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Outwitting the Gestapo by Lucie Aubrac (translated from the French Ils partiront dans l'ivresse by Konrad Bieber with the assistance of Betsy Wing; 93,000 words, 7 illustrations)
Lucie Aubrac (1912-2007), born Bernard into a Catholic family of winegrowers, was teaching history in a Lyon high school and newly married to Raymond Samuel, a Jewish engineer, when World War II broke out and divided France. The couple, living in the Vichy zone, soon joined the Resistance movement in opposition to the Nazis and their collaborators. Outwitting the Gestapo is Lucie’s harrowing account of her participation in the Resistance: of the months when, though pregnant, she planned and took part in raids to free comrades — including her husband, under Nazi death sentence — from the prisons of Klaus Barbie, the infamous Butcher of Lyon. Her book is also the basis for the 1997 French movie, Lucie Aubrac, which was released in the United States in 1999.
The translator, Konrad Bieber, is an emeritus professor of French and comparative literature at SUNY, Stony Brook, and a survivor of Nazi Terror. The introducer is Margaret Collins Weitz, professor of humanities and languages at Suffolk University in Boston.
“A breathtaking account that feeds the soul as much as it satisfies the appetite for vicarious danger.” — Kirkus Reviews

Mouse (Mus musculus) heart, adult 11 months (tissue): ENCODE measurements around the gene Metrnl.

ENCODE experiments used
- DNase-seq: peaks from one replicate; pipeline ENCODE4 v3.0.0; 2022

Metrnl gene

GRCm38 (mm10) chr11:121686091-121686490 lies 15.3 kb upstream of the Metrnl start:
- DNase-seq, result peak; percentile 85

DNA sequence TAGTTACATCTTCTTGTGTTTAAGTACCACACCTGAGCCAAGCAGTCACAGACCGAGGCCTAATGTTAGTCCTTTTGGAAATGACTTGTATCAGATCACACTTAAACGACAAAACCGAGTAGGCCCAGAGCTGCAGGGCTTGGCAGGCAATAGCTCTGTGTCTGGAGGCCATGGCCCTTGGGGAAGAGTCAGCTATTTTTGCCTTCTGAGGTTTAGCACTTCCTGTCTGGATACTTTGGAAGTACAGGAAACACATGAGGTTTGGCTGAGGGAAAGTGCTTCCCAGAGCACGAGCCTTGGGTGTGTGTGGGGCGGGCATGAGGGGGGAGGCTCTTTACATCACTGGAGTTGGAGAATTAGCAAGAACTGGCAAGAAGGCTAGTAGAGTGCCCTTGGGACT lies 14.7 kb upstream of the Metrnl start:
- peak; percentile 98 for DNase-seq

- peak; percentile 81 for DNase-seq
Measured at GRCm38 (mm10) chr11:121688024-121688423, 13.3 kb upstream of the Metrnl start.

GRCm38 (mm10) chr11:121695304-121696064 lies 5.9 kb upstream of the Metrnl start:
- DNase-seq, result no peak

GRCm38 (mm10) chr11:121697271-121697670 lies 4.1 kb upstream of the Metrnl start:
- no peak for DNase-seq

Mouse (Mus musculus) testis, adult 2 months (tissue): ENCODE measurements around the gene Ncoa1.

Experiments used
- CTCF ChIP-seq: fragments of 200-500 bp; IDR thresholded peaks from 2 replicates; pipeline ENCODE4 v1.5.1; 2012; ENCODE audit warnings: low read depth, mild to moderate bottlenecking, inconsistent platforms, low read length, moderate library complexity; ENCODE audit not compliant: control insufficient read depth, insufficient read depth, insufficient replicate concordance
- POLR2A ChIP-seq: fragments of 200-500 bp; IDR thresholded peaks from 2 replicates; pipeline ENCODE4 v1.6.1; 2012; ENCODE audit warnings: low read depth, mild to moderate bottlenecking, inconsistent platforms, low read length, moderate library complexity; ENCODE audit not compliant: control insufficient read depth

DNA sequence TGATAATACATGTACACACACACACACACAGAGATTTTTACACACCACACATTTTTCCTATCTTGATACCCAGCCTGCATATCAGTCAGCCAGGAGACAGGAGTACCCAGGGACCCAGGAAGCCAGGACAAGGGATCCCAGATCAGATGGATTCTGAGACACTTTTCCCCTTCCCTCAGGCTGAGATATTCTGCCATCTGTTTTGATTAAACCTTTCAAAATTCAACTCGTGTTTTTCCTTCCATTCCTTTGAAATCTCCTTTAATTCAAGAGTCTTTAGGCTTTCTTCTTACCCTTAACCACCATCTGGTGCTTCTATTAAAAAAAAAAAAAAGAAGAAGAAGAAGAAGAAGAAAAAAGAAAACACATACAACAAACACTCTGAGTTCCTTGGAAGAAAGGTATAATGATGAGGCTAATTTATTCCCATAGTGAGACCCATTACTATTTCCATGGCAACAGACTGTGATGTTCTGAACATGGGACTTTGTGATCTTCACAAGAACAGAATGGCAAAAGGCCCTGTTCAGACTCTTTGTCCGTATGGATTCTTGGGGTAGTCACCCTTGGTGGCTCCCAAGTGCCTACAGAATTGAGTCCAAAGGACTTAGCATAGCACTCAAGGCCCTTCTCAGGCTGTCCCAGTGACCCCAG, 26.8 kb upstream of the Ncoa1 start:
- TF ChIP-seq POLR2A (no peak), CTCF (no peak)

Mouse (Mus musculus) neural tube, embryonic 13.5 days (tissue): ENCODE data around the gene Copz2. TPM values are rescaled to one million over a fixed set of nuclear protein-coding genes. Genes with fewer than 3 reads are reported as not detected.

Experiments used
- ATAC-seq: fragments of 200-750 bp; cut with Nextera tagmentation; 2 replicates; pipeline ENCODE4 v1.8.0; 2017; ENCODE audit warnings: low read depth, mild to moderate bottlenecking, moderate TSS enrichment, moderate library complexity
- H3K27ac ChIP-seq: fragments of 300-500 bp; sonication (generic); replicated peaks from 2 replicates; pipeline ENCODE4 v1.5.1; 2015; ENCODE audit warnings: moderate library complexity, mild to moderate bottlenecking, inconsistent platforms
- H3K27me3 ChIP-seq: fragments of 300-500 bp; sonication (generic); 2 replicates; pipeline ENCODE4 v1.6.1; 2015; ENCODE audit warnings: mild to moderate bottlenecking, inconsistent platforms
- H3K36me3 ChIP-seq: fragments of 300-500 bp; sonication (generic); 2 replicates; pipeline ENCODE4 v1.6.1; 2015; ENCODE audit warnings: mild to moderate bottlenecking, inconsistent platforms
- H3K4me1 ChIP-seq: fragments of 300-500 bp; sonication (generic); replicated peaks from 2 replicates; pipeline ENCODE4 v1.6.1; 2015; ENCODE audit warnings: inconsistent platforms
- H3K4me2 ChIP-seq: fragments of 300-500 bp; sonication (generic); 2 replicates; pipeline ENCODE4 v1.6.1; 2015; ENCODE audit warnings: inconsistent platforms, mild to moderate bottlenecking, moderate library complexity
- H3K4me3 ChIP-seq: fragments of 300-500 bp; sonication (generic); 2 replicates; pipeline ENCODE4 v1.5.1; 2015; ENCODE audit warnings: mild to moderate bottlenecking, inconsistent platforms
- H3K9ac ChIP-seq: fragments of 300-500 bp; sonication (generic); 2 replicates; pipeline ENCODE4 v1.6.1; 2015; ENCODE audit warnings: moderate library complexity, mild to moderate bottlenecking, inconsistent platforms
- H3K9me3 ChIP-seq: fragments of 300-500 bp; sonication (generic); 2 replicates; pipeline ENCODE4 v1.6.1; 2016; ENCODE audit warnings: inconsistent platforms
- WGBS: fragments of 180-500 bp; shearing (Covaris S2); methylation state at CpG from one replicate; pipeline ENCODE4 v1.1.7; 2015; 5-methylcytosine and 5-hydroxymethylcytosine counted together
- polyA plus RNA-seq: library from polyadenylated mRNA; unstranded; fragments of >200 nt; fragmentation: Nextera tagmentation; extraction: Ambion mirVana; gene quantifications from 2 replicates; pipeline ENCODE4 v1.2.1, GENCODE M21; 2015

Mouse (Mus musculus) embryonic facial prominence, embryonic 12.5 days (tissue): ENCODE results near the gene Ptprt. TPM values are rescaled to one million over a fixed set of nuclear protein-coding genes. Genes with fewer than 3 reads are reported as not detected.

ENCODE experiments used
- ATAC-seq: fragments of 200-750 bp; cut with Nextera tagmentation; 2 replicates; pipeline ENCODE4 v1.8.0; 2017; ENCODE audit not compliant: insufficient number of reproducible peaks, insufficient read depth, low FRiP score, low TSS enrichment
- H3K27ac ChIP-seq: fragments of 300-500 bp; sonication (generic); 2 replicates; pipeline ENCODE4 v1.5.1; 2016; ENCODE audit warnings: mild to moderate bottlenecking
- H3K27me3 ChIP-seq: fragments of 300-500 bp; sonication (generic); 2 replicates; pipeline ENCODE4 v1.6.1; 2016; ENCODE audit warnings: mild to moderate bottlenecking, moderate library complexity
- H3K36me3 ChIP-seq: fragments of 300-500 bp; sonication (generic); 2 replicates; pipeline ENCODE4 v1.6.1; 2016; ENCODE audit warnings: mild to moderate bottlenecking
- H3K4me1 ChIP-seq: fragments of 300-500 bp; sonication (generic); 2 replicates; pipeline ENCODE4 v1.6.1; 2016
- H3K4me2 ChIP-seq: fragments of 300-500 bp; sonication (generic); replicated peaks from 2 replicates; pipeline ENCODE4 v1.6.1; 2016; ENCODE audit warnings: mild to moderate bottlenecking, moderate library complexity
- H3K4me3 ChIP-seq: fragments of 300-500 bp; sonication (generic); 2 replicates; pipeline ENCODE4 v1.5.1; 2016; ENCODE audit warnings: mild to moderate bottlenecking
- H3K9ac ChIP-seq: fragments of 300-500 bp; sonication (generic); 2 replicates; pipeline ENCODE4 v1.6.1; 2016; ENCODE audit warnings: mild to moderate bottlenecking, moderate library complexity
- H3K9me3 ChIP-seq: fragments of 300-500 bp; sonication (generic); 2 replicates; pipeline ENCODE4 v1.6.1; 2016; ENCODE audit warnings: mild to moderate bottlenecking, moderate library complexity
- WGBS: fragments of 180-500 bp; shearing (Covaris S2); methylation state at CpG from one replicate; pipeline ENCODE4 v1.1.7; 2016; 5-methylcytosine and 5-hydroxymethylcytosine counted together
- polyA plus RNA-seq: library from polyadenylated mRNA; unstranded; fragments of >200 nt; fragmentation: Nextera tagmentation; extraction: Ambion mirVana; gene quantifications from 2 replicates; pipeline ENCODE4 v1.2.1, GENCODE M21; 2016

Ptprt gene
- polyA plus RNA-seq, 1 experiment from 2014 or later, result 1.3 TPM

“Lively and absorbing... [Aubrac's] book interweaves the everyday experience of incredibly hard times... with Resistance activities.” — London Review of Books
“There is a relish for the idiosyncratic ramifications of human character that reveal themselves in crisis... As the record of a female résistante’s exploits, Aubrac’s account is doubly valuable. [There is] a compelling sense of immediacy as events unfold.” — Washington Post Book World
“An excellent historical introduction on the Resistance movement... and an appropriately taut translation... enhance the impact of this stirring tale of heroism, which concerns not only Resistance members but ordinary citizens, notably women.” — Publishers Weekly
“This book is riveting. Adventure, terror, horror, and excitement are all here; it is a feminist class as well... full of interesting information about wartime food, clothes, schooling and manners. It is also a sturdy tale of married love, sustained and requited. The translation is so good that it reads as if it had been written in English.” — Times Literary Supplement
“In Ils partiront dans l'ivresse, we find the whole Lucie Aubrac with her candor, spontaneity and narrative art... But these are not the only qualities of the book: it exudes a spirit of solidarity among all résistants... and a great respect for the humble people who at one time or another assisted the Resistance without belonging to it. All in all, an extraordinary testimony by an extraordinary woman.” — Claude Lévy, Vingtième Siècle, revue d'histoire